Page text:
For children spending time in a hospital or another healthcare setting, being able to learn while they’re receiving care can mean more than just keeping up with their schoolwork. It can help reduce stress, give opportunities to socialise, and take their mind off their medical treatment.
But the Children’s Commissioner for Wales has warned that children in Wales face inconsistencies in provision which can lead to some having fewer opportunities to learn than others, or sometimes missing out completely.
According to the Commissioner, children who live in Wales also have reduced entitlements to education than their English counterparts when they’re receiving treatment. In England, there is a legal requirement for education other than at school to be full-time, unless not in the best interests of the child. There is no full-time requirement in Wales.
In a new report, Rocio Cifuentes MBE has called on the Welsh Government to make sure that all children receiving ongoing inpatient health care have a full-time educational offer. She has also called for a consistent approach to funding education in healthcare settings across local authorities, to make sure that children across Wales have an equal educational offer.
Children who took part in the Children’s Commissioner’s research valued their educational experiences while receiving treatment, pointing to the broad benefits that education has on their wellbeing:
“It made such a difference on making me feel ‘normal.” – 16-year old in hospital for more than 8 weeks
“It keeps me up to date with work from mainstream school, decreasing stress and anxiety about returning.”
But despite being positive about the education they received, children also wanted more opportunities to learn:
“Dialysis sessions are boring for young children. More than one hour of fun learning is needed. Just not long enough.” – 12-year-old in hospital for more than 8 weeks
This concern was echoed by professionals who took part in the Commissioner’s research: only a third of those surveyed felt that the current level of education provided is enough to meet the needs of the children they work with.
According to the Children’s Commissioner, inconsistencies in how this type of education is funded across Wales means that some children receive more learning than others.
It is the child’s local authority’s responsibility to provide education wherever a child receives their education, and authorities are usually billed by healthcare settings for the education a child receives there.
But responses to her survey of local authorities showed significant differences in the hours of education each authority say they will fund, varying from 5 to 20 hours per week across Wales.
The Commissioner’s report also highlights some of the negative experiences current funding arrangements have caused families. In one case, a parent had been made aware, by her child’s school, of a bill the school had received following her child’s short stay in hospital, after the child had taken part in some learning offered there. This caused her stress during what was already a difficult time.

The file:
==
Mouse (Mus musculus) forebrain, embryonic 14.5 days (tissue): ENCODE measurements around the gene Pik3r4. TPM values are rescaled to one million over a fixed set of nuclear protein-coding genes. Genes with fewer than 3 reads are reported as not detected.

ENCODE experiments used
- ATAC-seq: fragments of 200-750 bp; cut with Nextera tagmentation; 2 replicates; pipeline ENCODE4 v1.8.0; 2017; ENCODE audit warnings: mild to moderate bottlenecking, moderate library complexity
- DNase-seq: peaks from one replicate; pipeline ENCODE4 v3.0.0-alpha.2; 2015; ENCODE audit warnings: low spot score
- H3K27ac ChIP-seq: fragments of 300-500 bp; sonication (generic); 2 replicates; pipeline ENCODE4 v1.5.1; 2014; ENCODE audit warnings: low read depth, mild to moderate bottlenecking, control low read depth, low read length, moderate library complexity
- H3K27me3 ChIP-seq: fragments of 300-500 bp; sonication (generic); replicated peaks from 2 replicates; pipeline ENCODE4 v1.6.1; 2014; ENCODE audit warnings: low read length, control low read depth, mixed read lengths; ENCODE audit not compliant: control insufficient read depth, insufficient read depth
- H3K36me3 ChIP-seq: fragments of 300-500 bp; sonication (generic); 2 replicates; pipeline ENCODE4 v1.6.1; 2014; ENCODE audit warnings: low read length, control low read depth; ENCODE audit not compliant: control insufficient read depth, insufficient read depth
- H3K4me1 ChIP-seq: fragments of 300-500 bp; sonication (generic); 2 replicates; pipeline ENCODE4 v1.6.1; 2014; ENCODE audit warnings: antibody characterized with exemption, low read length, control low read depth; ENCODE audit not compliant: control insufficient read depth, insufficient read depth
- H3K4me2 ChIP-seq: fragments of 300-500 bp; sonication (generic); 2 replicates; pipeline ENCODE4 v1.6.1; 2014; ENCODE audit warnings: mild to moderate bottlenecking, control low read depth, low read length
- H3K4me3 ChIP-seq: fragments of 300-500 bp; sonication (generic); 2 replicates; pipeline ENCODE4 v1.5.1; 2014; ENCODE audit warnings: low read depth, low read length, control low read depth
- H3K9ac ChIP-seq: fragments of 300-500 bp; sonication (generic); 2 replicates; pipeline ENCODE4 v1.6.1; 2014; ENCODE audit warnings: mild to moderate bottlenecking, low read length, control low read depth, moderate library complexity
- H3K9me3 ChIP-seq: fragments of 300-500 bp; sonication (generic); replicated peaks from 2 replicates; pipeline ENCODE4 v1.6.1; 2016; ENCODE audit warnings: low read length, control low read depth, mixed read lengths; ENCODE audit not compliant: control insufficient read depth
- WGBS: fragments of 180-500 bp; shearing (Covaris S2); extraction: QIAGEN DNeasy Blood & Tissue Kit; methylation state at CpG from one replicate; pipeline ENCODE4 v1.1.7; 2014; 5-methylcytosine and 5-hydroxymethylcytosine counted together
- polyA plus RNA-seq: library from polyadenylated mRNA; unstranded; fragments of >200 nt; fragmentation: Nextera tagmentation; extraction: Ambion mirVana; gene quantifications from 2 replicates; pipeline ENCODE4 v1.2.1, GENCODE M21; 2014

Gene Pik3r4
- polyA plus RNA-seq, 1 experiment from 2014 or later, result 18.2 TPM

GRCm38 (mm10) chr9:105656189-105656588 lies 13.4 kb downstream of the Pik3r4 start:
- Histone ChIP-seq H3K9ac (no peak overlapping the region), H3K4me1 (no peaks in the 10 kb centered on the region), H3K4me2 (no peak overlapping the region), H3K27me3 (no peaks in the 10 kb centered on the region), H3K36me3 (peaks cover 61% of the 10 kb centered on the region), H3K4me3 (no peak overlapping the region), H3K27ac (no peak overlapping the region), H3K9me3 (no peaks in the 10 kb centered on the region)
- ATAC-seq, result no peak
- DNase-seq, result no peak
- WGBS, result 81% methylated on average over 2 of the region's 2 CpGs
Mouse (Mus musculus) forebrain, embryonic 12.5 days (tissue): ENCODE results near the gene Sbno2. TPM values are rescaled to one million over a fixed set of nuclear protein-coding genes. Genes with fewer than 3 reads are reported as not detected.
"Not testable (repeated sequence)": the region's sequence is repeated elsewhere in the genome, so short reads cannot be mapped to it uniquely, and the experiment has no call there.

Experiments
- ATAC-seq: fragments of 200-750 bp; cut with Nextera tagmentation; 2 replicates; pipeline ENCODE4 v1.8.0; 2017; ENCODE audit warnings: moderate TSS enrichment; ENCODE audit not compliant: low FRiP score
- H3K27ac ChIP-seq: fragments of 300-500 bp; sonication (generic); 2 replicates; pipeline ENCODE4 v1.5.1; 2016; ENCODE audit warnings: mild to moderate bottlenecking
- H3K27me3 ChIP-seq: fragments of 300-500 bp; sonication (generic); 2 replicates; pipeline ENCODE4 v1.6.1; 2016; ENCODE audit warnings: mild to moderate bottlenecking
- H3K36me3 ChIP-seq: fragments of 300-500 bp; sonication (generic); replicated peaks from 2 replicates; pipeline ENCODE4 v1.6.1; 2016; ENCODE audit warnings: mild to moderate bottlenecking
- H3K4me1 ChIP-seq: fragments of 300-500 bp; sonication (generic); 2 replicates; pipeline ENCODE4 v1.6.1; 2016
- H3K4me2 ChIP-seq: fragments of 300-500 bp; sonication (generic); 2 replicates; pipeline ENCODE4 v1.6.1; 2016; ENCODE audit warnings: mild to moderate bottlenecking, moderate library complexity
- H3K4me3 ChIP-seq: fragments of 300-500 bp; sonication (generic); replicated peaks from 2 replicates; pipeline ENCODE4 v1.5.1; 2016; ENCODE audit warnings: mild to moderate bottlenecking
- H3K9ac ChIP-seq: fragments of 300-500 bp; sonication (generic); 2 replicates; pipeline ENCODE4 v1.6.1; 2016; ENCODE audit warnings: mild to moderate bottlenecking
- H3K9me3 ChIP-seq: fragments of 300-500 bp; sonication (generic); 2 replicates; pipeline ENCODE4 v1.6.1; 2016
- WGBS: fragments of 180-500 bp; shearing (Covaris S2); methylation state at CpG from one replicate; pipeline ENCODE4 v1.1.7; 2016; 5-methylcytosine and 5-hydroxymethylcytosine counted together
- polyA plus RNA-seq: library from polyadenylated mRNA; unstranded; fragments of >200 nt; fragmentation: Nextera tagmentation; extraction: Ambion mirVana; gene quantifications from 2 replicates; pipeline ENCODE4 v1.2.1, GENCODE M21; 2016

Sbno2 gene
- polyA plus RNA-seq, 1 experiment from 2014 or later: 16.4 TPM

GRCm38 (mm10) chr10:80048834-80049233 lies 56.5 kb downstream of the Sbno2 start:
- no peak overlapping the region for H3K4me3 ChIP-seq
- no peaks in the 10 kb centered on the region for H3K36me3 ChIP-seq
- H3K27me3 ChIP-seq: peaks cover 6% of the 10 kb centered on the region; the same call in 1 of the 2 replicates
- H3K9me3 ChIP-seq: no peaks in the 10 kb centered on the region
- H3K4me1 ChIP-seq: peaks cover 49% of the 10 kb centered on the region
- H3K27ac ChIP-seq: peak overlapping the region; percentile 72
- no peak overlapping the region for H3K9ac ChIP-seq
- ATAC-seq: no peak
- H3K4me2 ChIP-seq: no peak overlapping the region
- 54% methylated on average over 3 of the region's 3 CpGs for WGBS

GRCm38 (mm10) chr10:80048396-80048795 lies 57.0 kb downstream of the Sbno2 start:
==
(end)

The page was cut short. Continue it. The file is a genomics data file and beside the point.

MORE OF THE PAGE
Children who miss out
93% of healthcare professionals who responded to the Commissioner’s survey said there were particular children that did not have suitable access to education when they are a patient in a healthcare setting.
This included young people over the age of 16, children with additional learning needs, and children learning through the medium of Welsh.
Whilst there isn’t a legal duty on authorities to provide this type of education for young people over the age of 16, local funding arrangements mean that while some young people can learn when they’re receiving treatment, others miss out.
In one case, the Commissioner’s office was contacted by a parent whose 17-year-old child was an in-patient at a healthcare setting. When the child was 16, they were able to access education. But since turning 17, due to limited resources, their education stopped, despite medical professionals’ views that the child would benefit from education as part of their care plan. In other settings, the Commissioner’s office heard that local funding arrangements meant they were comfortably able to offer post-16 education.
The Commissioner has called for updated guidance from Welsh Government to ensure all children and young people under the age of 18 can access educational provision when they are an in-patient in a healthcare setting.
Commenting on the findings, Rocio Cifuentes MBE said:
“What we see from our research is the value of learning to children and young people who are receiving treatment. It’s not just about keeping up with schoolwork; it’s also about the joy of learning, a sense of normality, and connecting with others. All children and young people have a right to education under the UN Convention on the Rights of the Child. But in reality, we can see from this research that not all children are receiving that right when they’re receiving treatment.
“There is a huge variation in the hours that local authorities say they’ll fund, and differences across Wales in funding arrangements between authorities and providers. What this means is that you might have one child who is getting the education in they need, and a child in similar circumstances in a different part of Wales who isn’t. That’s not right.
“Welsh Government needs to review local authorities’ duties in this area to make sure that every affected child has a full-time educational offer, and that funding arrangements are consistent across Wales and work effectively for children.”